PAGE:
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Eye Emergency?

Know the difference between age related changes and an eye emergency.  

Most of us expect vision changes as we age – decreased acuity, halos around lights, trouble reading close up – but when do these changes translate into a real eye emergency?  

Truth is, it’s hard to know without an examination. Many symptoms considered ‘mild’ can mimic those of more serious visual conditions and can be devastating if left untreated.  

Always err on the side of caution when it comes to your vision. Notify your eye doctor immediately if you notice changes, especially when they occur suddenly. Your ophthalmologist will help evaluate and triage your symptoms   


But first – what is a true eye emergency?

Call your doctor right away if you experience any of these symptoms. Especially if they occur suddenly or acutely.  

  • Loss of vision
  • Blurred vision
  • Increase in new floaters (tiny specks or “cobwebs” that seem to float across your vision)
  • Flashes of light or ‘fireworks’
  • Eye pain
  • Double vision
  • Redness or swelling of the eye or eyelid
  • Pupils are noticeably a different size
  • One eye does not move like the other
  • One eye sticks out or is bulging
  • Blunt injury or trauma to the eyeball or eyelid
  • Foreign body or caustic substance in the eye

Speak with your eye doctor right away if you notice these sudden changes. You may need to be seen quickly or referred to a specialist to avoid vision loss. 

But what about when changes occur gradually? Take blurriness as an example. Subtle changes can be just as worrisome as sudden symptoms. Blurriness is a common symptom of many different conditions; diabetic eye disease, corneal surface disease, development of cataract, or other age-related changes.  

It’s common that age related vision changes often mimic more serious conditions, and the only way to know is with a dilated eye exam.  

What exactly are age-related vision changes? They are visual symptoms considered normal due to the process of aging and a natural occurrence within the visual system. One of the most common changes is presbyopia, when the natural lens of the eye becomes less flexible and cannot accommodate near distances clearly. Presbyopia is typically the culprit for needing reading glasses after age 40.   

Common age-related vision changes include:

  • Difficulty navigating between light to dark environments
  • Increased sensitivity to bright light and glare
  • Onset of floaters or tiny specks floating in the field of vision
  • Decreased depth perception
  • Reduced contrast sensitivity; difficulty differentiating similar colors and patterns
  • Decreased tear production or overly watery eyes

Take these vision changes seriously to rule out the development of treatable conditions like glaucoma, macular degeneration, or cataracts. Particularly, distorted vision or difficulty seeing out of one eye can indicate that age-related changes have advanced to a more serious condition.  

During a dilated, comprehensive eye exam, your ophthalmologist will screen for the onset of several sight robbing conditions listed below that may mimic age-related changes.  

  • Age-related Macular Degeneration (AMD) Damages the sharp, central vision needed to see objects clearly and to do common tasks like driving and reading. Highly effective treatments are available when diagnosed early.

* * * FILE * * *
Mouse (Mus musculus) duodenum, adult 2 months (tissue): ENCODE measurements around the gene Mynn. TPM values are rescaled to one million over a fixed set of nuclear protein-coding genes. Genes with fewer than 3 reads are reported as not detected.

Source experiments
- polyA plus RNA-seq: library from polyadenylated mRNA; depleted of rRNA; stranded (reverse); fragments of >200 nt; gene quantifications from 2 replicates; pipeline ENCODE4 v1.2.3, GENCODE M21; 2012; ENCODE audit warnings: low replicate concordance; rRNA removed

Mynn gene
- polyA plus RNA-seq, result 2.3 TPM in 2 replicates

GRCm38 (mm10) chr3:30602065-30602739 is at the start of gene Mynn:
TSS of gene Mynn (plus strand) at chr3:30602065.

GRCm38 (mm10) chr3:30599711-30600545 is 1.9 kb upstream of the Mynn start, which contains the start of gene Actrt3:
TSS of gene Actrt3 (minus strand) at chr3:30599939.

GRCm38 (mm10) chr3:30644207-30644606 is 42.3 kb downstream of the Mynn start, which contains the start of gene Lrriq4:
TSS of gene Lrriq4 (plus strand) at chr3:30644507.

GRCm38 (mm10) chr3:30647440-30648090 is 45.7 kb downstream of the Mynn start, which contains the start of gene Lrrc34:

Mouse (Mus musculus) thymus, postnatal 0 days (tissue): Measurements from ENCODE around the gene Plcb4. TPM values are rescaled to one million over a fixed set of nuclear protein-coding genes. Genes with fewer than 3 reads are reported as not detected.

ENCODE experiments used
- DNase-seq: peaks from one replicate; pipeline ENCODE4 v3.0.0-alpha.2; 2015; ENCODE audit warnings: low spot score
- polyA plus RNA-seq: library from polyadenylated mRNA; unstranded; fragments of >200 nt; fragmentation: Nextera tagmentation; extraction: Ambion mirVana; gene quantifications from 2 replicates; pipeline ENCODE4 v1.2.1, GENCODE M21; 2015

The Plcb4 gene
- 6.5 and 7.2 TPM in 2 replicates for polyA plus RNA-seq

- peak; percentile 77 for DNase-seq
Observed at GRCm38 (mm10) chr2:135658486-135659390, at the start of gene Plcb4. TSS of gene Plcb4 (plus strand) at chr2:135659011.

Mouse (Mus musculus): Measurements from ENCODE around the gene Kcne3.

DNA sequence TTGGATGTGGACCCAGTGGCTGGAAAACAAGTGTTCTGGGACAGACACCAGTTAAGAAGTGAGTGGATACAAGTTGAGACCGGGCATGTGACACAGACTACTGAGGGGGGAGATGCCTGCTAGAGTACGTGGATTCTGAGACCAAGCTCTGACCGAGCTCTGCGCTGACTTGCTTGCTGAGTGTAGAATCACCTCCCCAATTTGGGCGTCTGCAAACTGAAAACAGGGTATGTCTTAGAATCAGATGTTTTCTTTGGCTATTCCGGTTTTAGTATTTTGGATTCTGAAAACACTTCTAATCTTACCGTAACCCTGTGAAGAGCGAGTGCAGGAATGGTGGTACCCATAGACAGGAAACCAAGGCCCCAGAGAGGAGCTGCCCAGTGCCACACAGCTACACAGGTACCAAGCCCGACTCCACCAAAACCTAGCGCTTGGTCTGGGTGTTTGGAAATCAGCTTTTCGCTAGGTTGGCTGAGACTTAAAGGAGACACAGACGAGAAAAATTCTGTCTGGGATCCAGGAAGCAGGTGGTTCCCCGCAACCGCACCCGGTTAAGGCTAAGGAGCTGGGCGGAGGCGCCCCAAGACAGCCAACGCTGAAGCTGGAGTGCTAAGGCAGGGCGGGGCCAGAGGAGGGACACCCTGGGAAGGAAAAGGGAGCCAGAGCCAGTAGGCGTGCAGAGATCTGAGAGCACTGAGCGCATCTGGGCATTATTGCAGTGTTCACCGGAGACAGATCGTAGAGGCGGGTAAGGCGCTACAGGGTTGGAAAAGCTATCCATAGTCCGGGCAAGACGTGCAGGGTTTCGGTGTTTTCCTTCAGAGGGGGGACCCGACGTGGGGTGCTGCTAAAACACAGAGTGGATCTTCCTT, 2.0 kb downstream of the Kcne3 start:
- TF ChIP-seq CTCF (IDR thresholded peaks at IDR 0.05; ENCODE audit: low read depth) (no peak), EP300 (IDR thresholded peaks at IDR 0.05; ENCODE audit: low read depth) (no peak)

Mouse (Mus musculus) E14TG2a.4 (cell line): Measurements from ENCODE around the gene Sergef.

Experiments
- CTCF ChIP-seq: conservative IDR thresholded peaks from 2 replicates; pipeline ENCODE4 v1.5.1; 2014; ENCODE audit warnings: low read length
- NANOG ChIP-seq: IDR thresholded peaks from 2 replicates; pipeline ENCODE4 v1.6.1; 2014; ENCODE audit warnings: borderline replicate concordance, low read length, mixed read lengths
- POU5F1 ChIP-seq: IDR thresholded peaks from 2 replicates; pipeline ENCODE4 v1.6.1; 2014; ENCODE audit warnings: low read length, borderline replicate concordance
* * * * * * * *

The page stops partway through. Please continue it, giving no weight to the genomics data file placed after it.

• Diabetic Retinopathy Up to 21% of patients with type 2 diabetes have retinopathy when first diagnosed with diabetes. Retinopathy often develops slowly, with no early warning signs. Keep blood sugar, blood pressure, and cholesterol under control to prevent retinopathy and to slow its progression in the early stages. In later stages, laser surgery can prevent retinopathy from becoming worse.
  • Cataracts is a clouding of the eye’s natural lens that causes blurred or hazy vision. Cataracts often begin small with little change to eyesight. Over time or in certain conditions, the cataract becomes larger or more ‘dense’, causing reduced vision and increased glare. Cataract surgery can restore good vision and is a safe and common procedure. If you have a cataract, your eye doctor will measure changes and the impact to your vision over time to determine the most appropriate time for surgery.
  • Glaucoma is often caused by too much fluid pressure inside the eye. If not treated, it can lead to vision loss and blindness. People with glaucoma often have no early symptoms or pain. The best way to protect yourself is to have a dilated eye exam every year. Glaucoma can be treated with prescription eye drops, lasers, or surgery.
  • Dry Eye or Ocular Surface Disease occurs when tear glands don’t function normally. You may feel a stinging or burning sensation in your eyes, as if sand or something is in the eye. Eyes can also appear red and irritated or tear frequently. Dry eye is more common with age, especially in women. Artificial tears, ointments, and lid scrubs are used to treat dry eye. In more severe casestreatment includes prescription medication, tear duct plugs, or surgery. 

When should you see an eye doctor?

Call your eye doctor right away if you notice sudden changes to your vision, including flashes of light or more spots (floaters) within your vision than usual. Contact your eye doctor right away if it appears as if a curtain is falling over your vision. This can signal a detached retina, which is a medical emergency.

Need a good eye doctor?

The physicians at St Lucie Eye are comprehensive ophthalmologists, trained to manage the aspects of diabetes on your eye health. If additional treatment or consultation is needed, they also have retina and cornea specialists on staff to manage your vision.